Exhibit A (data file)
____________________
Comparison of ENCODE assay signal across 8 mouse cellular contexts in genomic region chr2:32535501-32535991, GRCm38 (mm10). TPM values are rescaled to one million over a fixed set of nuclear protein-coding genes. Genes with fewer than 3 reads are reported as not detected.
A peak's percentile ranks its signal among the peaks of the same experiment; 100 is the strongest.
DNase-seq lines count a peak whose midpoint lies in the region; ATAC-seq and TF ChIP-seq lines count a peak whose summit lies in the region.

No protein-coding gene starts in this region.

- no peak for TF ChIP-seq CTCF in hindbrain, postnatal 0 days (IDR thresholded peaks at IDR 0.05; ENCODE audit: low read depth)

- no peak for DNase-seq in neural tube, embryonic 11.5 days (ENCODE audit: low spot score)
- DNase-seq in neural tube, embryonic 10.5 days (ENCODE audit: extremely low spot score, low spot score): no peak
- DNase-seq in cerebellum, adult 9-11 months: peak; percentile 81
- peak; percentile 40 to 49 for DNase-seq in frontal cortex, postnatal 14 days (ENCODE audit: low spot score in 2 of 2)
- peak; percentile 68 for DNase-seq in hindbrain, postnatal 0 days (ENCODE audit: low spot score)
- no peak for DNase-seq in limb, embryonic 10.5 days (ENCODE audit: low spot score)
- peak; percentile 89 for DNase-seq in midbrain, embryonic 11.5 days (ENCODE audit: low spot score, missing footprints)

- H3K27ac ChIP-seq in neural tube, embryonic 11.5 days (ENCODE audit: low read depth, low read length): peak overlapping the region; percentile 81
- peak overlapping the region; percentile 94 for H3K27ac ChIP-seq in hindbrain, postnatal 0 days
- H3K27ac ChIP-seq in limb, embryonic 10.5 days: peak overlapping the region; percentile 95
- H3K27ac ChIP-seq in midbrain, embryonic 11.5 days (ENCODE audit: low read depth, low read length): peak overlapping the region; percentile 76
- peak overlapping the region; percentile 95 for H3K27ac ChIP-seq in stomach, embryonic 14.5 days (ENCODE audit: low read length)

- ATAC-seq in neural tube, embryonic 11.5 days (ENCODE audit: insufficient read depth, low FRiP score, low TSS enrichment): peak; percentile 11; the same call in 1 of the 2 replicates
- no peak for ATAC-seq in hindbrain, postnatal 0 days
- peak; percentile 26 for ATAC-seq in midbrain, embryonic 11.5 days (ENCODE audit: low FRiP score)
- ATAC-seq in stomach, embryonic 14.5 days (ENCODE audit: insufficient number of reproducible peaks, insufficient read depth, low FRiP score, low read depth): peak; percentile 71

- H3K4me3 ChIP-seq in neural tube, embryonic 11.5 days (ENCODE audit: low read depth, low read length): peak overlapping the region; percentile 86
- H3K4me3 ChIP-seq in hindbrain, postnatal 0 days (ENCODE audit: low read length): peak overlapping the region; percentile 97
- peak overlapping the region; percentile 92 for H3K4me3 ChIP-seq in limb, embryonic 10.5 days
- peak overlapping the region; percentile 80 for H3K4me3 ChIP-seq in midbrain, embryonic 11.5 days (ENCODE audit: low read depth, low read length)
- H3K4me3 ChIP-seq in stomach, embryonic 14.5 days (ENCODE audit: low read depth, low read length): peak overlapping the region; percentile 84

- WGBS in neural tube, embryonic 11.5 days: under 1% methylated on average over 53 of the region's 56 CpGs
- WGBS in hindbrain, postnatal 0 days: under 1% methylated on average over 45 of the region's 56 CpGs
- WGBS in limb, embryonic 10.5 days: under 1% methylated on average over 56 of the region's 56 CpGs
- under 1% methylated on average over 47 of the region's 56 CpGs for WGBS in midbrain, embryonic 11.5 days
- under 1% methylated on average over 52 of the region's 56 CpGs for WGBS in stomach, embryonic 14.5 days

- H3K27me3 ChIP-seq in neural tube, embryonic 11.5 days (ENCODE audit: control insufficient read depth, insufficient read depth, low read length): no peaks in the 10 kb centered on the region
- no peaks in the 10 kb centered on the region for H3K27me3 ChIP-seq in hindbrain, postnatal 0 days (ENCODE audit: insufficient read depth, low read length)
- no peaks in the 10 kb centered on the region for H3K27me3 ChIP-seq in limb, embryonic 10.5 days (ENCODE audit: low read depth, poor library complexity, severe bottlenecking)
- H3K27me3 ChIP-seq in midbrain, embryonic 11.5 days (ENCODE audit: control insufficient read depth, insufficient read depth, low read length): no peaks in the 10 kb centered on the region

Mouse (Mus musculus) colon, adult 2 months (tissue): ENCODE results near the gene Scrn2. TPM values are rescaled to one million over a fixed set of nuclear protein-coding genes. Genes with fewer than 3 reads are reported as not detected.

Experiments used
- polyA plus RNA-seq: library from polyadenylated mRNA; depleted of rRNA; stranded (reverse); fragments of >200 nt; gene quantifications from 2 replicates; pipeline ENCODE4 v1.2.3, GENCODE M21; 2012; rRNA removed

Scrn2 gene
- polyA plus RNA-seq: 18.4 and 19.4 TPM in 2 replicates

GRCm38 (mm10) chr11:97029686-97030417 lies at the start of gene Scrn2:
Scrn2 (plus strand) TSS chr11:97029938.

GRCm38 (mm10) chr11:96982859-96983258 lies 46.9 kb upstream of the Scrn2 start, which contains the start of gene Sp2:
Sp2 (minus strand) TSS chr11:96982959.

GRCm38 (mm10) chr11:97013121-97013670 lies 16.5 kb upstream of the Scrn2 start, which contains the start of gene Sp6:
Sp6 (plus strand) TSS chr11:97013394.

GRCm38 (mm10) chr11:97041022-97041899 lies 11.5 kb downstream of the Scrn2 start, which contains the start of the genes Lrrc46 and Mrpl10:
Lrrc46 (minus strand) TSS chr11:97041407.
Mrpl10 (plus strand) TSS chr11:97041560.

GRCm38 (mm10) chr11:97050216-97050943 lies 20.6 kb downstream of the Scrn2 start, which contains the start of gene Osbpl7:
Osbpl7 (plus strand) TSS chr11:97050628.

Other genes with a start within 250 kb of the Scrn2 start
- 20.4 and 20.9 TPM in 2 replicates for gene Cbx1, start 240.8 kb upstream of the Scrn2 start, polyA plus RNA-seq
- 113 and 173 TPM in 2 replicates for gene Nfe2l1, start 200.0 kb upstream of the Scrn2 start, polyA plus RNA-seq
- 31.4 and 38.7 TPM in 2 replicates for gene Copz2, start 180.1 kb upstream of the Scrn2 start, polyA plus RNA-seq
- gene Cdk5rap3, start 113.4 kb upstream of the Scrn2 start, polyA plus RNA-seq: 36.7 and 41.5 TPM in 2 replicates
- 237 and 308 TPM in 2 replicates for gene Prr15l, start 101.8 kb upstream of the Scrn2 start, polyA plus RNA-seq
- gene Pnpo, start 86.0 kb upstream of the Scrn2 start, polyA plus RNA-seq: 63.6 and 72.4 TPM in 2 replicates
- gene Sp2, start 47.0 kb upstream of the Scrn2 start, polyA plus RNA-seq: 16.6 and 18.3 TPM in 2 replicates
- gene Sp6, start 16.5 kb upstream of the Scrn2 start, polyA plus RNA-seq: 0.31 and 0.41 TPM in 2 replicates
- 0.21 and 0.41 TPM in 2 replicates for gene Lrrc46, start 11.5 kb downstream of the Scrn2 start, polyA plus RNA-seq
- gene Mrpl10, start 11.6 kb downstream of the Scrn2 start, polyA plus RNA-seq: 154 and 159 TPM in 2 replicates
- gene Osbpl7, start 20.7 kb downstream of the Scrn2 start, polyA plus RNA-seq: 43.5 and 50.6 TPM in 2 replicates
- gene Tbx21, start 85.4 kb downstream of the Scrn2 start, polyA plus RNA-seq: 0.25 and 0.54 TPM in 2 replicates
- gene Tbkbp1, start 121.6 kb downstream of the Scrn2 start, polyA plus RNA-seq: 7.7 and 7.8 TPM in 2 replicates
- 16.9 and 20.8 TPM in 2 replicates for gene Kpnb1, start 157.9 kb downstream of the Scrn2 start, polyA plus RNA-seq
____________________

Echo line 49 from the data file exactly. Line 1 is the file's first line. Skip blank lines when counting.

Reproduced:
Mrpl10 (plus strand) TSS chr11:97041560.